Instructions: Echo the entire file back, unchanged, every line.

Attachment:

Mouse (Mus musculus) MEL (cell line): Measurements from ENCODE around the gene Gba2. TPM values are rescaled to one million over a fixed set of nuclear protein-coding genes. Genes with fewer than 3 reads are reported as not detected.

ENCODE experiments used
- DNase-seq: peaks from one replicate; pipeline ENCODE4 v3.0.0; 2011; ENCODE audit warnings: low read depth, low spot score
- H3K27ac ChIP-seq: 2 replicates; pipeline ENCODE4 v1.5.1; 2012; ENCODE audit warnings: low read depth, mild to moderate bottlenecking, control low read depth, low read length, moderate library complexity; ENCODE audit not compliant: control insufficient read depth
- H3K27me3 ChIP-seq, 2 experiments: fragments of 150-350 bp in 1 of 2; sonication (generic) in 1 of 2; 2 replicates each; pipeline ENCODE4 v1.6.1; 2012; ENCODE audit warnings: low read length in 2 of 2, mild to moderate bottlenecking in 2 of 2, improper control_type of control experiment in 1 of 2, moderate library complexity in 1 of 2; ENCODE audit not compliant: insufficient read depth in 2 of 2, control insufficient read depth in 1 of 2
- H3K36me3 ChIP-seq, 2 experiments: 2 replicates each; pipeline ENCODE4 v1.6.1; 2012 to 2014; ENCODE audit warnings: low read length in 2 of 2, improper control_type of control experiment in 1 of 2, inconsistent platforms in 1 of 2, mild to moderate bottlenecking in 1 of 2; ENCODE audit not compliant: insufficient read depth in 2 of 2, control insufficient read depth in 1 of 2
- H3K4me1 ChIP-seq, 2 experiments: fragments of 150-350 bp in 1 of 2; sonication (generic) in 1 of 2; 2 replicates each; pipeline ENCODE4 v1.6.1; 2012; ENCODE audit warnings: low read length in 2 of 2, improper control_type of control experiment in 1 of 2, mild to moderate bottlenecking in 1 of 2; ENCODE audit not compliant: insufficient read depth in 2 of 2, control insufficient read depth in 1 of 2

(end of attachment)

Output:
Mouse (Mus musculus) MEL (cell line): Measurements from ENCODE around the gene Gba2. TPM values are rescaled to one million over a fixed set of nuclear protein-coding genes. Genes with fewer than 3 reads are reported as not detected.

ENCODE experiments used
- DNase-seq: peaks from one replicate; pipeline ENCODE4 v3.0.0; 2011; ENCODE audit warnings: low read depth, low spot score
- H3K27ac ChIP-seq: 2 replicates; pipeline ENCODE4 v1.5.1; 2012; ENCODE audit warnings: low read depth, mild to moderate bottlenecking, control low read depth, low read length, moderate library complexity; ENCODE audit not compliant: control insufficient read depth
- H3K27me3 ChIP-seq, 2 experiments: fragments of 150-350 bp in 1 of 2; sonication (generic) in 1 of 2; 2 replicates each; pipeline ENCODE4 v1.6.1; 2012; ENCODE audit warnings: low read length in 2 of 2, mild to moderate bottlenecking in 2 of 2, improper control_type of control experiment in 1 of 2, moderate library complexity in 1 of 2; ENCODE audit not compliant: insufficient read depth in 2 of 2, control insufficient read depth in 1 of 2
- H3K36me3 ChIP-seq, 2 experiments: 2 replicates each; pipeline ENCODE4 v1.6.1; 2012 to 2014; ENCODE audit warnings: low read length in 2 of 2, improper control_type of control experiment in 1 of 2, inconsistent platforms in 1 of 2, mild to moderate bottlenecking in 1 of 2; ENCODE audit not compliant: insufficient read depth in 2 of 2, control insufficient read depth in 1 of 2
- H3K4me1 ChIP-seq, 2 experiments: fragments of 150-350 bp in 1 of 2; sonication (generic) in 1 of 2; 2 replicates each; pipeline ENCODE4 v1.6.1; 2012; ENCODE audit warnings: low read length in 2 of 2, improper control_type of control experiment in 1 of 2, mild to moderate bottlenecking in 1 of 2; ENCODE audit not compliant: insufficient read depth in 2 of 2, control insufficient read depth in 1 of 2